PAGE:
By the end of the 15th century Muscovy became a powerful a state under Ivan III. Ivan III invited Italian masters from Florence and Venice. They reproduced ancient Vladimir structures and added Italian Renaissance motives to Russian architecture. The first instance of such foreign work is Moscow's great Assumption Cathedral, completed in 1479 by the Bolognese architect Aritotle Fioravanti The Russian tradition experienced a brief period of renewed influence under I van IV (the Terrible), under whose reign the legendary Cathedral of St. Basil's was built in 1555-1561 by the architect from Pskov named Postnik Yakovlev. St. Basil's Cathedral is the best example of "Russian Gothic".
During the 17th century numerous large churches of cathedral type, with five onion-like cupolas, surrounded with tents of bell towers and aisles were built. The brightest example is the Church of St John the Baptist(1671-87), built in Yaroslavl, with fifteen cupolas and more than five hundred magnificent frescoes. The tent-like roofs constructions were widely ised in the beginning of 17th century. Perhaps 3 dozen cathedrals in this style would be build in Russia, Ukraine and Belarus had the Mongolian invasion and taxation not destroy cultural achievements of Kyivan Rus. Although Russian culture was decimated not only by Mongolians and Nazis - many churches with tent-like roofs would be demolished by patriarch Nikon who considered them uncanonical. One of those that survived is Church of Our Lady Hodegetria - Vyazma - 1638.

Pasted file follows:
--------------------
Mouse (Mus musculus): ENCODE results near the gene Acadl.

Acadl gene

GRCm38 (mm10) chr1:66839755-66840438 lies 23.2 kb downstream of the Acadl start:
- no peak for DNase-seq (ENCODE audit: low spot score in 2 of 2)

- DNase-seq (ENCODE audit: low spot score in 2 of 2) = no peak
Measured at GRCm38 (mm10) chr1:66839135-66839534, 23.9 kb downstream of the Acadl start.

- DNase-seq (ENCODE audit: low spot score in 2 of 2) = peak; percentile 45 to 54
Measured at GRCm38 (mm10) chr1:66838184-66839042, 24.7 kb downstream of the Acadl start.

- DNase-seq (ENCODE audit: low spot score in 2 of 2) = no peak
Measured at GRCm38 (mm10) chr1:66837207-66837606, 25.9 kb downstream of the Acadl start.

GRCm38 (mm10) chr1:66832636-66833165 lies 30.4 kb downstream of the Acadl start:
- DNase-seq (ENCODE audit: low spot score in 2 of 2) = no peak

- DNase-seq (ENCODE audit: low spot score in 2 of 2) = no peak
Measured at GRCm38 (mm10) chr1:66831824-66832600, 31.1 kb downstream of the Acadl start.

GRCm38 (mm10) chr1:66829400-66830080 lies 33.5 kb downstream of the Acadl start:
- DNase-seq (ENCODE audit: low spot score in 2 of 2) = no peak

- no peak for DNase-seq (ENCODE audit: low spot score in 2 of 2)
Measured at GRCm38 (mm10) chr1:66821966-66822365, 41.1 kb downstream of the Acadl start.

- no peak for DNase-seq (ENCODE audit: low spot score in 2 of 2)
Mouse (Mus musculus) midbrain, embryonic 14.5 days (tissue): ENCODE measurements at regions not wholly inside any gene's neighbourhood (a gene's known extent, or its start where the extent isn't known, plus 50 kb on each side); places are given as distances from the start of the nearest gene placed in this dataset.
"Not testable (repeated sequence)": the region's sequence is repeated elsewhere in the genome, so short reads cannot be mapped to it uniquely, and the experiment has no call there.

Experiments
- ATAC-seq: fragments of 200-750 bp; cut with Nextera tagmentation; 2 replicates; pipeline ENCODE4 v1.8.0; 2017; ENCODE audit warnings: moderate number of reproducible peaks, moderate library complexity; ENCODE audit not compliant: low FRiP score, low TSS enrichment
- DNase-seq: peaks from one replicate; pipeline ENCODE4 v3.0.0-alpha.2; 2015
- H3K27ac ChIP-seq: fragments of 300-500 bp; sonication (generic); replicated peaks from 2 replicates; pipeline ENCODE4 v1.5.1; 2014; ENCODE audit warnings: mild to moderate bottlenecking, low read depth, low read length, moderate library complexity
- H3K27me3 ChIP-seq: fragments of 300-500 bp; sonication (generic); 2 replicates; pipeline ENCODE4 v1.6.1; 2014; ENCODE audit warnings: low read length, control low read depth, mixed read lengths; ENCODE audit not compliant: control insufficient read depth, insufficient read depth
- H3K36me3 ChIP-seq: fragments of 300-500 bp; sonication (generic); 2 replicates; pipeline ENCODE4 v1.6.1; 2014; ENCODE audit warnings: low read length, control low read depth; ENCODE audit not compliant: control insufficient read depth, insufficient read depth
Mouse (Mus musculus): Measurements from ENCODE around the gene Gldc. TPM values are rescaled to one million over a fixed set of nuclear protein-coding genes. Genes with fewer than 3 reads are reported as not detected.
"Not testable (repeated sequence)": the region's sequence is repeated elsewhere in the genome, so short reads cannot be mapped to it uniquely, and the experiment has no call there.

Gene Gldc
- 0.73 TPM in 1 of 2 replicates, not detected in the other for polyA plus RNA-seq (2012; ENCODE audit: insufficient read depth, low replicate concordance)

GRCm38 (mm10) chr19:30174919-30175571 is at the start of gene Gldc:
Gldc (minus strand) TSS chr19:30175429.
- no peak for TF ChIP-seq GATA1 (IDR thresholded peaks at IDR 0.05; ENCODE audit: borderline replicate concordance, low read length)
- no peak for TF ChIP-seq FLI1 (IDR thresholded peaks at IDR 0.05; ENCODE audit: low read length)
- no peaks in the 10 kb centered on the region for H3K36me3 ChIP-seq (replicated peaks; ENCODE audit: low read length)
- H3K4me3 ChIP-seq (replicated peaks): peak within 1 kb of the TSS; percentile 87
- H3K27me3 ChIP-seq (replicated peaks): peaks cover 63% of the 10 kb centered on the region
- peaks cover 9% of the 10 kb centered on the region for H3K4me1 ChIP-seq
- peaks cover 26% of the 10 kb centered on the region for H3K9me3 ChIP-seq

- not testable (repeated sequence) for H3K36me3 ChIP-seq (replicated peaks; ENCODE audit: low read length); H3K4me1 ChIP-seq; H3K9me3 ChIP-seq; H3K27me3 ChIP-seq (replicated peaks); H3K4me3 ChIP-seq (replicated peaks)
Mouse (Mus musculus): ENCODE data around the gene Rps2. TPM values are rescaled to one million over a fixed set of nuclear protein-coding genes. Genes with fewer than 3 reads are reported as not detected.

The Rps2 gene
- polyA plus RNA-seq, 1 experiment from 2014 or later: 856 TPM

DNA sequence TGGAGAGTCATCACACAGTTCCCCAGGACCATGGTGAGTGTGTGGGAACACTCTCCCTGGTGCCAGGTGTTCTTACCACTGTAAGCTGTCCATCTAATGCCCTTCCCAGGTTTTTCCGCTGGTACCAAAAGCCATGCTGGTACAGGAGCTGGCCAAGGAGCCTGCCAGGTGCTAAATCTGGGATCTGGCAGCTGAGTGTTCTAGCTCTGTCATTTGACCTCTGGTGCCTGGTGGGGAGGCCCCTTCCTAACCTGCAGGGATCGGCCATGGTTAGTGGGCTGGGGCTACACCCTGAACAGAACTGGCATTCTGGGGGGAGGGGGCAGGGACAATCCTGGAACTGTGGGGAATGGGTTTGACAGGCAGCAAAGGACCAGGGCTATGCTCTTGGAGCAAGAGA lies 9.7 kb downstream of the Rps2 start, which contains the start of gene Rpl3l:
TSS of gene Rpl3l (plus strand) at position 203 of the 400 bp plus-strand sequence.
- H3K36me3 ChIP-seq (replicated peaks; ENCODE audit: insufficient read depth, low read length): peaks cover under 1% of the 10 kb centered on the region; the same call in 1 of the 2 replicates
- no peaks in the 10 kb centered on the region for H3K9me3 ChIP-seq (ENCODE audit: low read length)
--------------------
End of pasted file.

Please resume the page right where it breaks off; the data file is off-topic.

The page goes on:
Since the tents were banned, the Muscovite architects had to replace them with successive rows of corbel arches (kokoshniki), and this decorative element was to become a hallmark of the 17th-century Moscow "flamboyant" style. An early example of the flamboyant style is the Kazan Cathedral on Red Square (1633-36). By the end of the century, more than a hundred churches in the fiery style were erected in Moscow, and perhaps as many again in the neighbouring region. Among the more splendid specimens are the Moscow churches of the Holy Trinity at Nikitniki (1653), St Nicholas at Khamovniki (1682), and the Holy Trinity at Ostankino (1692). Probably the most representative flamboyant style structure was the Church of St Nicholas "the Grand Cross" in the Kitai-gorod, brutally destroyed at the behest of Stalin.
Rich merchant families - the Naryshkins and the Stroganovs - were advocating stronger ties with Europe. They sponsored building of many churches in a new style that was similar to European architecture - the Russian Baroque (first school of this style was the Naryshkin Baroque).
In 1712, Peter I of Russia moved the capital from Moscow to St Petersburg, which he planned to design in the Dutch style usually called Petrine baroque. Its major monuments include the Peter and Paul Cathedral, Menshikov Palace, and the Menshikov Tower. During the reign of Empress Anna and Elizaveta Petrovna, the Russian architecture was dominated by a luxurious Baroque style of Bartolomeo Rastrelli whose signature buildings include the Winter Palace, the Catherine Palace, and the Smolny Cathedral. Other distinctive monuments of the Elizabethan Baroque are the bell tower of the Troitse-Sergiyeva Lavra and the Red Gate.
Catherine the Great dismissed Rastrelli and patronized neoclassical architects invited from Scotland and Italy. Some of the most representative buildings from her reign are the Alexander Palace by Giacomo Quarenghi and the Trinity Cathedral of the Alexander Nevsky Lavra by Ivan Starov. During Catherine's reign, the Russian Gothic Revival style was developed by Vasily Bazhenov and Matvei Kazakov in Moscow.